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Wah Wah Watson

From Wikipedia, the free encyclopedia

Wah Wah Watson
Birth nameMelvin M. Ragin
Born(1950-12-08)December 8, 1950
Richmond, Virginia
DiedOctober 24, 2018(2018-10-24) (aged 67)
Santa Monica, California
GenresR&B, soul, funk
Years active1968–2018
Associated actsFunk Brothers, Michael Jackson, Norman Whitfield, Herbie Hancock, Maxwell

Melvin M. Ragin (December 8, 1950 – October 24, 2018), known professionally as "Wah Wah Watson", was an American guitarist who was a member of The Funk Brothers, the studio band for Motown Records.


A native of Richmond, Virginia, Melvin Ragin moved to Detroit and became a member of the Motown Records studio band The Funk Brothers, where he recorded with artists like The Temptations (his guitar work on "Papa Was a Rollin' Stone" is particularly notable), The Jackson 5, the Four Tops, Gladys Knight & the Pips, and The Supremes.[1] He played on numerous sessions in the 1970s and 1980s for many top soul, funk and disco acts, including Herbie Hancock; he both recorded and composed songs with the Pointer Sisters.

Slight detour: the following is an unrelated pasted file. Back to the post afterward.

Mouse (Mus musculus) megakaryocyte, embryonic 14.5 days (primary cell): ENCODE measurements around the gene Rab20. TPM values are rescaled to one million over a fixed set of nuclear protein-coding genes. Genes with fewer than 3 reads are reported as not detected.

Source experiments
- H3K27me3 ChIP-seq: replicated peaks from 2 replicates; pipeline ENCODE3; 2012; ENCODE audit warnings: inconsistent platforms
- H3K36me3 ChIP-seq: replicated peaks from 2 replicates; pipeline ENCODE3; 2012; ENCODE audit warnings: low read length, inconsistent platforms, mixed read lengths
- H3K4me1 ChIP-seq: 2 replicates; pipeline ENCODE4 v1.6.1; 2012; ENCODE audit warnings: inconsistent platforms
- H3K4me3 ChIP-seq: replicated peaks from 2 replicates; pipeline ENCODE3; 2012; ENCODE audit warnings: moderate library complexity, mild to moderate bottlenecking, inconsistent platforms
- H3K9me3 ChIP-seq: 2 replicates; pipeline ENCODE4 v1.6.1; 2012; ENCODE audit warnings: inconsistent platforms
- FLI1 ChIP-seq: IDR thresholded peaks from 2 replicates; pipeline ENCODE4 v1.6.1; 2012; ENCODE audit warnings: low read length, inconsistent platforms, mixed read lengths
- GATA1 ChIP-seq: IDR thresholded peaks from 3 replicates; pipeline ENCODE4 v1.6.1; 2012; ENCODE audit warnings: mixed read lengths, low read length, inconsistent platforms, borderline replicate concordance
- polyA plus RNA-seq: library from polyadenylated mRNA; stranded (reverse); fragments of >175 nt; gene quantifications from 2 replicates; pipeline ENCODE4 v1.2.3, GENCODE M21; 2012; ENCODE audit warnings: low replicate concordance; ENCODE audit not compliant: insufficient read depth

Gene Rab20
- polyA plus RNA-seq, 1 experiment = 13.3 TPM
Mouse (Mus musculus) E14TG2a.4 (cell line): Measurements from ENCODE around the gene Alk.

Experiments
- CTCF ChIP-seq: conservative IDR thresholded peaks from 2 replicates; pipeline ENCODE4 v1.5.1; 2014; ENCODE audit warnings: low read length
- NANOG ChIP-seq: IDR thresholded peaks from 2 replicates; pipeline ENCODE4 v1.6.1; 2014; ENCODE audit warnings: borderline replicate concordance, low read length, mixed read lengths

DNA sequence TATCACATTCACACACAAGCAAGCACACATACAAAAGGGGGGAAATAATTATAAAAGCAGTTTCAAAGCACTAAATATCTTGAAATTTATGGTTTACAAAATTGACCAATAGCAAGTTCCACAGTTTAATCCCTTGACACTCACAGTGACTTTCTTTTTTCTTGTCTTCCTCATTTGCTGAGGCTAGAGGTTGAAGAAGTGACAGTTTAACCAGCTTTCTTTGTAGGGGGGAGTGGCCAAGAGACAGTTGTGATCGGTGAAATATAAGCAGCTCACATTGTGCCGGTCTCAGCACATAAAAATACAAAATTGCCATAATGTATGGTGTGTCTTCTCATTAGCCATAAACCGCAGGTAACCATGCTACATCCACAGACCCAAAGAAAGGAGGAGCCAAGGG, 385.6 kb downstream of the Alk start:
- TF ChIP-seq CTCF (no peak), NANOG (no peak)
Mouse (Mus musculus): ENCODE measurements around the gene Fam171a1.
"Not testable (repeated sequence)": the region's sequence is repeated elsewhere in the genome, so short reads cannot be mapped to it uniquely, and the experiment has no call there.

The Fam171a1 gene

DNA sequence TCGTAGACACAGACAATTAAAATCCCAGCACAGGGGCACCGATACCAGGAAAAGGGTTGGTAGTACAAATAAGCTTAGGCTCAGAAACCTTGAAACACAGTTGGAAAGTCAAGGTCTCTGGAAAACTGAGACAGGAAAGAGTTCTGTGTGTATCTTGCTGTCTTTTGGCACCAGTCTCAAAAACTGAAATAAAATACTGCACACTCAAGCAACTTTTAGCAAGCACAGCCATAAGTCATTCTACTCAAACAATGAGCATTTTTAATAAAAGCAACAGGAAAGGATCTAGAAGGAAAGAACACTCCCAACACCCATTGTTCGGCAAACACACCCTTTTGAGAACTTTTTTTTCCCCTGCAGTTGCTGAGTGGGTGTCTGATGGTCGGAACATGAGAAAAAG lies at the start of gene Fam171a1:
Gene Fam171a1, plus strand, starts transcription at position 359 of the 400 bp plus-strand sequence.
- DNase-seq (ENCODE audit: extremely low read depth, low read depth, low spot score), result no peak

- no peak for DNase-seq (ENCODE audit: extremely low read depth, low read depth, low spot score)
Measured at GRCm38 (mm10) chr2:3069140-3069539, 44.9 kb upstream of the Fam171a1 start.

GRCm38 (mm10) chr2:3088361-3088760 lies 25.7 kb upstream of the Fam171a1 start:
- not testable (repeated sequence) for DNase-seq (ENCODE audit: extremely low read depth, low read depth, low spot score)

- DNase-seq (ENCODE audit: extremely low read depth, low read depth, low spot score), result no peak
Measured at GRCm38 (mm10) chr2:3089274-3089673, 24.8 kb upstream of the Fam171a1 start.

In 1977, Watson released his first solo album, Elementary, on Columbia Records. The album was co-produced by Watson and David Rubinson.

In 1994, Watson appeared on the Red Hot Organization's compilation album, Stolen Moments: Red Hot + Cool. The album, meant to raise awareness and funds in support of the AIDS epidemic in relation to the African American community, was heralded as "Album of the Year" by Time magazine.

In the 2000s, Watson appeared on the albums Maxwell's Now (2001), Black Diamond (2000) by Angie Stone, the soundtrack to the film Shaft (2000), Damita Jo (2004) by Janet Jackson, Alicia Keys' Unplugged (2005), and The Element of Freedom (2009).


Watson died on October 24, 2018 at St. John’s Hospital in Santa Monica.[2]


As leader

  • Elementary (1976)

As sideman

With Herbie Hancock

With others


  1. ^ Wynn, Ron. "Wah-Wah Watson Biography". AllMusic. All Media Network. Retrieved 31 July 2015.
  2. ^ "In Memoriam: Motown guitarist Wah Wah Watson (1950-2018)". Digital Journal. October 25, 2018. Retrieved October 25, 2018.

External links

This page was last edited on 21 January 2021, at 11:20
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